Posts Tagged ‘Medieval’

What Is A Logic? Just A Piece Of Mind

January 15, 2017

I would propose that a logic is anything which can be modelled with a piece and parcel of brain.

I will show, surprisingly enough, that this is a further step in Cartesian Logic.

At first sight, it may look as if I were answering a riddle, by further mysteries. Indeed, but with mysteries which can be subjected to experimental inquiry (now or tomorrow).

What is a brain? A type of Quantum Computer! And what is Computing, and the Quantum? Well, works in progress. There is something called Quantum Logic, but it does not necessarily defines the world, as exactly what Quantum Physics is, is still obscure.

In practice? Logic is what works, a set of rules to go from a set A of statements to a set B of statements.

In this perspective, Medieval logic did not decline. Instead it transmutated into mathematics.

 The teaching of Logic or Dialetics from a collection of scientific, philosophical and poetic writings, French, 13th century; Bibliotheque Sainte-Genevieve, Paris, France. The 13th century was a time of extreme intellectual activity in Europe, superior to anything else in the world, centered 800 miles around Paris. In particular the heliocentric system was proposed by Buridan, after he overthrew Aristotelian Physics, by inventing and discovering inertia.

The teaching of Logic or Dialetics from a collection of scientific, philosophical and poetic writings, French, 13th century; Bibliotheque Sainte-Genevieve, Paris, France. The 13th century was a time of extreme intellectual activity in Europe, superior to anything else in the world, centered 800 miles around Paris. In particular the heliocentric system was proposed by Buridan, after he overthrew Aristotelian Physics, by inventing and discovering inertia.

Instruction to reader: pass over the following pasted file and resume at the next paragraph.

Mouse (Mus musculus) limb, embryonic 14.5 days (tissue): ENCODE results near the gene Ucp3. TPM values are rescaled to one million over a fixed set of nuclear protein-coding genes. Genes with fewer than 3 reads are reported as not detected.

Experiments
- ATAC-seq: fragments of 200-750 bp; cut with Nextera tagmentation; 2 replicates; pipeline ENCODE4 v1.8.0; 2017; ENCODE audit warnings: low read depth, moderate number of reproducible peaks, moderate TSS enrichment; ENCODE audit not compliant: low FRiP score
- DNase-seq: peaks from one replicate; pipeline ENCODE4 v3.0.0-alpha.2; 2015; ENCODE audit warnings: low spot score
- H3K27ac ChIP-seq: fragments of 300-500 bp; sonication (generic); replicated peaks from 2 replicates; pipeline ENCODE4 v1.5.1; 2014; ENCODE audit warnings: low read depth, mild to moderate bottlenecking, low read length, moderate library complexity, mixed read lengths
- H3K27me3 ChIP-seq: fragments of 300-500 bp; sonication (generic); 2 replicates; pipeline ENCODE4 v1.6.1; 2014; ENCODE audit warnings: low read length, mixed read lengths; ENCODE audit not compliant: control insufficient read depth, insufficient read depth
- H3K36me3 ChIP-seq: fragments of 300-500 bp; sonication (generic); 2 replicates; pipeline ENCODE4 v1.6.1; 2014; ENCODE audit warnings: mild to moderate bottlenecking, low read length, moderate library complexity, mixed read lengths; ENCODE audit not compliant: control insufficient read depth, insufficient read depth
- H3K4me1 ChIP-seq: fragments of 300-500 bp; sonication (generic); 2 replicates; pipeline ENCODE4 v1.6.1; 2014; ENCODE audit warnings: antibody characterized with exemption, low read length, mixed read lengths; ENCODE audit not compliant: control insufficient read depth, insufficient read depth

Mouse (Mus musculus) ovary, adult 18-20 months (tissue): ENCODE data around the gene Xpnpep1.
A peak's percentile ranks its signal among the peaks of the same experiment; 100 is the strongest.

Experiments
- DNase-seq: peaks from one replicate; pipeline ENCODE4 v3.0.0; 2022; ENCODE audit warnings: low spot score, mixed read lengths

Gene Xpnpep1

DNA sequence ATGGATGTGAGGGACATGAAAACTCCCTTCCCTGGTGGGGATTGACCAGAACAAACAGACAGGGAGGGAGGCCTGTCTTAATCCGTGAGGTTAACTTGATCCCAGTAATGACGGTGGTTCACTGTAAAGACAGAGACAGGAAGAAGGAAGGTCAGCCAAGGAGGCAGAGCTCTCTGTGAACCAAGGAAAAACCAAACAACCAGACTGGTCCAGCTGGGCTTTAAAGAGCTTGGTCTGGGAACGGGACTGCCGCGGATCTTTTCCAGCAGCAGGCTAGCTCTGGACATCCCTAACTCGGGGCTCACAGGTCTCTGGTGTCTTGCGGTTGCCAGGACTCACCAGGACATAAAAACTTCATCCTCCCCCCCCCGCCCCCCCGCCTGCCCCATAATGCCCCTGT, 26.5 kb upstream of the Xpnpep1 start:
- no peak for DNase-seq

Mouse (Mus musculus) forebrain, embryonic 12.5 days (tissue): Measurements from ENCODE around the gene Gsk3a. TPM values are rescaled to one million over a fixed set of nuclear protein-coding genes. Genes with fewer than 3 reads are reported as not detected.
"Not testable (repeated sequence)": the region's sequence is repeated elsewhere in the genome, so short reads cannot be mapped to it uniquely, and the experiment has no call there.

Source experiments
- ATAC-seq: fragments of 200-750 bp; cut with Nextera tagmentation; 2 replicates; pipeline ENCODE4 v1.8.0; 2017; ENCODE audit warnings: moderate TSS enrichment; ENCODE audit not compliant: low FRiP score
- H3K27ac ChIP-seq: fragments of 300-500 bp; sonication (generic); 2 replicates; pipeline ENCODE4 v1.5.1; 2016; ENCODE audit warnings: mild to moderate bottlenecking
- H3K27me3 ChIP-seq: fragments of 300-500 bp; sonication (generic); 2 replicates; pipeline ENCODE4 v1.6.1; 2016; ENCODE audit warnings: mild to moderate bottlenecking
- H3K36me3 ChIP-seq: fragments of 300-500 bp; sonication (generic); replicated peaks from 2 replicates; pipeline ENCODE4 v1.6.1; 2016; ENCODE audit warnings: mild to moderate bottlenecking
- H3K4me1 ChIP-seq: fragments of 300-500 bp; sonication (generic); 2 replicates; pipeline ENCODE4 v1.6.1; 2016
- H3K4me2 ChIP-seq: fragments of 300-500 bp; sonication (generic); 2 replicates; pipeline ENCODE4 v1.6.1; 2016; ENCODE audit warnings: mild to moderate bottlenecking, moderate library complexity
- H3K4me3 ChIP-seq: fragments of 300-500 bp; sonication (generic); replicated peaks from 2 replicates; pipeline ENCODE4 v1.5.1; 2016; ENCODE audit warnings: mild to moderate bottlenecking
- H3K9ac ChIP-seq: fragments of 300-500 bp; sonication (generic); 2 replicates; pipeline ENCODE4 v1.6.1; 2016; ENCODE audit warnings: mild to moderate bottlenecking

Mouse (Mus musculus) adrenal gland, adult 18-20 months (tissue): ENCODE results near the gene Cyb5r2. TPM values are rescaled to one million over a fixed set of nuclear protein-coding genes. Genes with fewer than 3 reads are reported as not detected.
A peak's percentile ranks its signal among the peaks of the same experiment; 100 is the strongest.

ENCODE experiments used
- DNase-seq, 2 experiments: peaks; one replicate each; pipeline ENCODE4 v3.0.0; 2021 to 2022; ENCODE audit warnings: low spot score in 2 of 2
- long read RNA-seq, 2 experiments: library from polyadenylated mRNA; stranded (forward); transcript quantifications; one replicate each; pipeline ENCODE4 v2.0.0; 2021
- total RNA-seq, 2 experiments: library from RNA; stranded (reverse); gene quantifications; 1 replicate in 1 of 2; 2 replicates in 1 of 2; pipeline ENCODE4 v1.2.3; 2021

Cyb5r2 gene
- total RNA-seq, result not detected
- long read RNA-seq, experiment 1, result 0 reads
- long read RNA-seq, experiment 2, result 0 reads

An article in Aeon, “The Rise And Fall And Rise Of Logic”,

https://aeon.co/essays/the-rise-and-fall-and-rise-of-logic

Reflects on the importance on the history of the notion of logic:

Reflecting on the history of logic forces us to reflect on what it means to be a reasonable cognitive agent, to think properly. Is it to engage in discussions with others? Is it to think for ourselves? Is it to perform calculations?

In the Critique of Pure Reason (1781), Immanuel Kant stated that no progress in logic had been made since Aristotle. He therefore concludes that the logic of his time had reached the point of completion. There was no more work to be done. Two hundred years later, after the astonishing developments in the 19th and 20th centuries, with the mathematisation of logic at the hands of thinkers such as George Boole, Gottlob Frege, Bertrand Russell, Alfred Tarski and Kurt Gödel, it’s clear that Kant was dead wrong. But he was also wrong in thinking that there had been no progress since Aristotle up to his time. According to A History of Formal Logic (1961) by the distinguished J M Bocheński, the golden periods for logic were the ancient Greek period, the medieval scholastic period, and the mathematical period of the 19th and 20th centuries. (Throughout this piece, the focus is on the logical traditions that emerged against the background of ancient Greek logic. So Indian and Chinese logic are not included, but medieval Arabic logic is.)”

The old racist Prussian, Kant, a fascist, enslaving cog in the imperial machine turned false philosopher was unsurprisingly incorrect.

The author of the referenced article, Catarina Dutilh Novaes, is professor of philosophy and the Rosalind Franklin fellow in the Department of Theoretical Philosophy at the University of Groningen in the Netherlands. Her work focuses on the philosophy of logic and mathematics, and she is broadly interested in philosophy of mind and science. Her latest book is The Cambridge Companion to Medieval Logic (2016).